Q: Dear Heather,
I read your recent article on Social Media Mistakes and wonder what you would think of a co-worker of mine that broadcasts EVERYTHING on Facebook and Twitter! She violates at least four of your "mistakes" regularly! Lately she’s posted some really negative and really sad barbs at her boyfriend. I also gather that a couple of friends (or coworkers?) have upset her. I wouldn’t know this but for Facebook as we work in different departments. We aren’t close friends, but we have lunch as a group once or twice a week. Do I pretend I haven’t noticed that her personal life is in a bad place? What’s the etiquette on this?
A: Dear Anna,
While Facebook can be an excellent way to stay connected with friends and family, it can also magnify dysfunctional tendencies and be an easy tool for passive aggressive personalities. As I stated in the article, there’s nothing minor about a venue that can and will impact one’s career. So the question is, do you politely avert your eyes or do you extend compassion to this co-worker with an unfortunate proclivity toward parading what should be private?
As one who chooses to alert strangers regarding obvious embarrassments (spinach on teeth, price tags dangling from garments), I would vote for tactful communication. Something along the lines of "Hey Brenda. I get your Facebook postings in my feed. Sounds like things have been a little rough lately. Everything OK?"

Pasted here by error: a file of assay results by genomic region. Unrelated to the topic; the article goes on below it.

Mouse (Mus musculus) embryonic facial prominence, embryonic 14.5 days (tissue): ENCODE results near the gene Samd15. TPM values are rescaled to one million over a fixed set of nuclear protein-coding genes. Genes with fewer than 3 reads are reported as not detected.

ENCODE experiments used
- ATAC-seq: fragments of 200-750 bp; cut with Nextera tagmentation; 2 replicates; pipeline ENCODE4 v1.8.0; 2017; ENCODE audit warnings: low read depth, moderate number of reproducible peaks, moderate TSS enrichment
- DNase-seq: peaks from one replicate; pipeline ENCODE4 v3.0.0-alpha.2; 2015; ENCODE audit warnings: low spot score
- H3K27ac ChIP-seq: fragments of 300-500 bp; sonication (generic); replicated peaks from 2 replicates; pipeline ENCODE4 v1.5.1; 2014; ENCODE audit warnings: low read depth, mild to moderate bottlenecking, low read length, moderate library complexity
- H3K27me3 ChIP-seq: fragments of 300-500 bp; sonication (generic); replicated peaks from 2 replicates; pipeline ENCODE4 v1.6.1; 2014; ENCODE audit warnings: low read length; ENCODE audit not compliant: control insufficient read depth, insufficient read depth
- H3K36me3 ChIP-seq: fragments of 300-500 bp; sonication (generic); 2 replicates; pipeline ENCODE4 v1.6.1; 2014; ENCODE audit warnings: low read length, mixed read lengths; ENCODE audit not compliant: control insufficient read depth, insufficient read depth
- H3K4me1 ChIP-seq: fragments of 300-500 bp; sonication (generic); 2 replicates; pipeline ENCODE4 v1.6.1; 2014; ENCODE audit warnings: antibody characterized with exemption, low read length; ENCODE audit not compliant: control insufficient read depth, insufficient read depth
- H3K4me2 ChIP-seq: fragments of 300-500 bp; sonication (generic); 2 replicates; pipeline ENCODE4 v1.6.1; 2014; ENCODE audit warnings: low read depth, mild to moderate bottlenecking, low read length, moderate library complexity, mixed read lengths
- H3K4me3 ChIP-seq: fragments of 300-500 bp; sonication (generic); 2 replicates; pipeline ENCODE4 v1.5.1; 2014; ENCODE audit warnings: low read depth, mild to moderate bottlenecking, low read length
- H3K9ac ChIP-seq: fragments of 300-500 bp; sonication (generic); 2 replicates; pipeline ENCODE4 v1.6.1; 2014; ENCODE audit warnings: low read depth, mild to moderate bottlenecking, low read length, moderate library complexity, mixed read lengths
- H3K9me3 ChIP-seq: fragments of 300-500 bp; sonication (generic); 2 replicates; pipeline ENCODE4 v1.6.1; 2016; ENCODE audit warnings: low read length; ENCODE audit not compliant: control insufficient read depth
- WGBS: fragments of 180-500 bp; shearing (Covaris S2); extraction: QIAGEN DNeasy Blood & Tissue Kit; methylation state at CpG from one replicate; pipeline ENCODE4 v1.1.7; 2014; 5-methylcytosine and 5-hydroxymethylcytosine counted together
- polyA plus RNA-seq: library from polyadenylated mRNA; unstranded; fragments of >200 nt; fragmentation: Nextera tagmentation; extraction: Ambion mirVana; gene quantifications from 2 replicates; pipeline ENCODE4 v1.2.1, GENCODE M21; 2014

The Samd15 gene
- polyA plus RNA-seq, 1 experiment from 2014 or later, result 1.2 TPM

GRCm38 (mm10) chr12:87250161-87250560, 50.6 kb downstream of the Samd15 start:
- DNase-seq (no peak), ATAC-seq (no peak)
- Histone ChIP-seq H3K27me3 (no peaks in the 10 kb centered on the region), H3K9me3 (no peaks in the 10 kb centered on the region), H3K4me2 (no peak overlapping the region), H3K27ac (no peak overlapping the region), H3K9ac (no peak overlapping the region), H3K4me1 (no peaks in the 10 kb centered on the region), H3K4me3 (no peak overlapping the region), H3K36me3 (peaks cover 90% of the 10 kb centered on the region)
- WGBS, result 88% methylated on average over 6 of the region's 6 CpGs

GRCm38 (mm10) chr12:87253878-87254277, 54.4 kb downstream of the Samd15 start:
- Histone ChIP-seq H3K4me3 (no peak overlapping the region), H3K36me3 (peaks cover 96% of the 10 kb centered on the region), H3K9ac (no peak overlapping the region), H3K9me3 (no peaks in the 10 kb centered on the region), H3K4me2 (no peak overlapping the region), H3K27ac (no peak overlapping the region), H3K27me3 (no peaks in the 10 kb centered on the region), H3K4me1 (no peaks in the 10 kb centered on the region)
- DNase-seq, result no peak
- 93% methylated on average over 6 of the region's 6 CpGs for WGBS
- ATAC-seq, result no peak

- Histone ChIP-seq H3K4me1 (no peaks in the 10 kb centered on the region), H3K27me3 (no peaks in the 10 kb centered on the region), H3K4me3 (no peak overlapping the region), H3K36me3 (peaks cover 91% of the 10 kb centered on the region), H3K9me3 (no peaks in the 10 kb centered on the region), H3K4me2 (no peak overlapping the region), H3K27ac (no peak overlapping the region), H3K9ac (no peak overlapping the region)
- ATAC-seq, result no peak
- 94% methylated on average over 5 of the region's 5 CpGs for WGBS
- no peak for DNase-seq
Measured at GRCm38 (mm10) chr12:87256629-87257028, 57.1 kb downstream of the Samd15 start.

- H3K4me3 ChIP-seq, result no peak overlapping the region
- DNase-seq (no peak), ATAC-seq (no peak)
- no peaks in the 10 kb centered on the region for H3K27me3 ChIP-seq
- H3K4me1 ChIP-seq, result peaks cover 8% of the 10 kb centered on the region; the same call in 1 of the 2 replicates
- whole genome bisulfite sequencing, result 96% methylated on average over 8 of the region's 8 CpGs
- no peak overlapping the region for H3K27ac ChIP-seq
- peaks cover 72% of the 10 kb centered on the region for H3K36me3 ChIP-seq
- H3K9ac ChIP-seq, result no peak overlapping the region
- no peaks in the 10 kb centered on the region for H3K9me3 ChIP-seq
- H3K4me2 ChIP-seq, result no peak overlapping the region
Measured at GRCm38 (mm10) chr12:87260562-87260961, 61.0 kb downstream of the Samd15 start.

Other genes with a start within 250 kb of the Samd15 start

This does three things. It alerts Brenda that she indeed has a signal, and that it is strong in the workplace. It also communicates that her passive/aggressive messages are not as nuanced as she might believe.
Only Brenda can change Brenda. From what you describe, Brenda is either an angry and vindictive woman (in which case, I doubt you’d be so sympathetic), or she is one who struggles with appropriate confrontation. People who are uncomfortable with direct communication will often use social media to take a stand in the ineffective manner that a pre-teen might mutter at a parent under his breath. However, via social media, that muted mutter has a like button and share option. Instead of shooting out a singular message, hoping it will go viral, these individuals desire that a mass communication will hit a very specific mark. Ineffective -- and often embarrassing -- to us all.
Facebook "etiquette" is evolving. Never before have we shared so much with so many. My personal filters include: Is it kind? Is it respectful? So yes, it might be kind to let Brenda know that her venting is generating some steam. What happens (or doesn't happen) next is Brenda's responsibility. You might also want to take a few minutes to check your own timeline and be sure you’re sending out a message your career can live with.
If you have a question for Heather, email her at Heather@heatherdugan.com and maybe she'll answer it in her next column!